Mark Lippert, Deputy National Security Adviser

Mr Lippert had worked for Mr Obama since 2005, when he was appointed as the then-senator's foreign policy adviser.

The two men were both colleagues and friends - they used to play basketball together - and Mr Lippert was considered part of Mr Obama's "inner circle" of advisers during his presidential campaign.

His resignation in October 2009 came as a surprise. Many thought he was being groomed for an even more senior role.

Instead he chose to rejoin the US Navy, after being a reservist for several years.

Greg Craig, White House Counsel

Mr Craig announced his decision to resign in November 2009, while President Obama was travelling in Asia.

Mr Craig, who had worked for President Bill Clinton, Senator Ted Kennedy and Secretary of State Madeleine Albright, was both a friend and adviser to Mr Obama during the 2008 presidential campaign.

But his role in overseeing the closure of the detention facility at Guantanamo Bay was a poisoned chalice.

Significant political pressure rendered him unable to deliver on the promise, and he was blamed for the Obama administration's perceived missteps in handling the matter.

Some reports indicated Mr Craig was forced out of the administration by disgruntled advisers who believed that both he and the Guantanamo issue had become a serious liabilities.

Others portrayed him as the fall guy for the failed policy as well as controversies over torture.

Peter Orszag, Office of Management and Budget Director

The Office of Management and Budget (OMB) manages the federal budget - overseeing spending, analysing the effectiveness of federal agencies and advising the president on budgetary decisions. Mr Orszag held this critical post during the worst of the economic crisis, but decided to call it quits in June 2010.

Mr Orszag was a prominent public figure. His position made him a key advocate for the economic stimulus.

But he also generated headlines of his own - fathering a child with his ex-girlfriend just weeks before becoming engaged to an ABC News correspondent who he had dated for seven months.

Since leaving the White House he has become a contributing columnist for the New York Times. His first piece reportedly raised the hackles of some his former colleagues, who viewed it as critical of President Obama.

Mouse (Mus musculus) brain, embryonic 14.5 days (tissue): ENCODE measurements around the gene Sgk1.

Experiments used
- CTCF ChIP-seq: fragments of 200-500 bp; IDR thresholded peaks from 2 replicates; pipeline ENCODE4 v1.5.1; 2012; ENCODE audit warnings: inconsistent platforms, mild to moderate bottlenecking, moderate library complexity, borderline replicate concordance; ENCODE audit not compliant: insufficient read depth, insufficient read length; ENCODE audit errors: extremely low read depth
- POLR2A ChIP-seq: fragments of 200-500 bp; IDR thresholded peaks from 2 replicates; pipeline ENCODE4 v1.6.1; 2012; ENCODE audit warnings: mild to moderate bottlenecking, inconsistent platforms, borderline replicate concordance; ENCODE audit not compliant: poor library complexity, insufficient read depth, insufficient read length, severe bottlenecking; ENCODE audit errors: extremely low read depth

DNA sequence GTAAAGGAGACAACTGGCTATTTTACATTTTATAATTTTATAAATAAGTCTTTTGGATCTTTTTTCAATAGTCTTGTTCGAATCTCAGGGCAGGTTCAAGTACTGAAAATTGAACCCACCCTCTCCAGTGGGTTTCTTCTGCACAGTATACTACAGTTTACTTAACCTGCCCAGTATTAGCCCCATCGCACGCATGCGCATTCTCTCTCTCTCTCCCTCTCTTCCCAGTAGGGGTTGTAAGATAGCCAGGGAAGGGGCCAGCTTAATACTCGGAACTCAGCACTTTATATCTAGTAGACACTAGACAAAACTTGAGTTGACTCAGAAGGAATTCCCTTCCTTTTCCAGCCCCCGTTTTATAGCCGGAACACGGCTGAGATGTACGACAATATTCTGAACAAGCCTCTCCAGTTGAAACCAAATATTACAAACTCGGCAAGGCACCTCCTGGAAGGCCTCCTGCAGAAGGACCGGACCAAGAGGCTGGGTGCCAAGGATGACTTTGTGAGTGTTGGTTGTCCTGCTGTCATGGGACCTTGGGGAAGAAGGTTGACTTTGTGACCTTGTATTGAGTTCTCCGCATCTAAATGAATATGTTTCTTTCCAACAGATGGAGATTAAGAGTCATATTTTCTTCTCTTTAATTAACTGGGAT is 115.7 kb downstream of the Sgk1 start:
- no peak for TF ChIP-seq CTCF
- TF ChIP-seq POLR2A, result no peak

Christina Romer, Council of Economic Advisers Chair

Ms Romer played a pivotal role in crafting and overseeing the stimulus package. Cheerful and articulate, Ms Romer became one of the administration's most useful economic advocates on television news programs.

Ms Romer had signalled early in her tenure that her work in DC would be temporary.

She chose to return to her previous post as an economics professor at the prestigious University of California, Berkeley, in September.

The White House cited family commitments as the reason for her departure - her teenage son started high school this semester.

But her timing coincided with one of the most sought after positions in America's federal banking system - president of the Federal Reserve Bank of San Francisco - became available. She is probably being considered for the position.

Larry Summers, National Economic Council Director

Mr Summers recently announced that he had resigned his post and will return to his previous job as a professor at Harvard following November's midterm elections.

Mr Summers, an acclaimed economist and experienced presidential adviser, has attracted controversy throughout his career.

He was ousted as president of Harvard by his academic peers after he commented that the dearth of women working in science may be the result of a biological gender disparity.

In the White House, he quickly gained a reputation from some for brusqueness and arrogance. He reportedly had tense relationships with other members of Mr Obama's economic team, and his ties to Wall Street aggravated some in the Democratic left.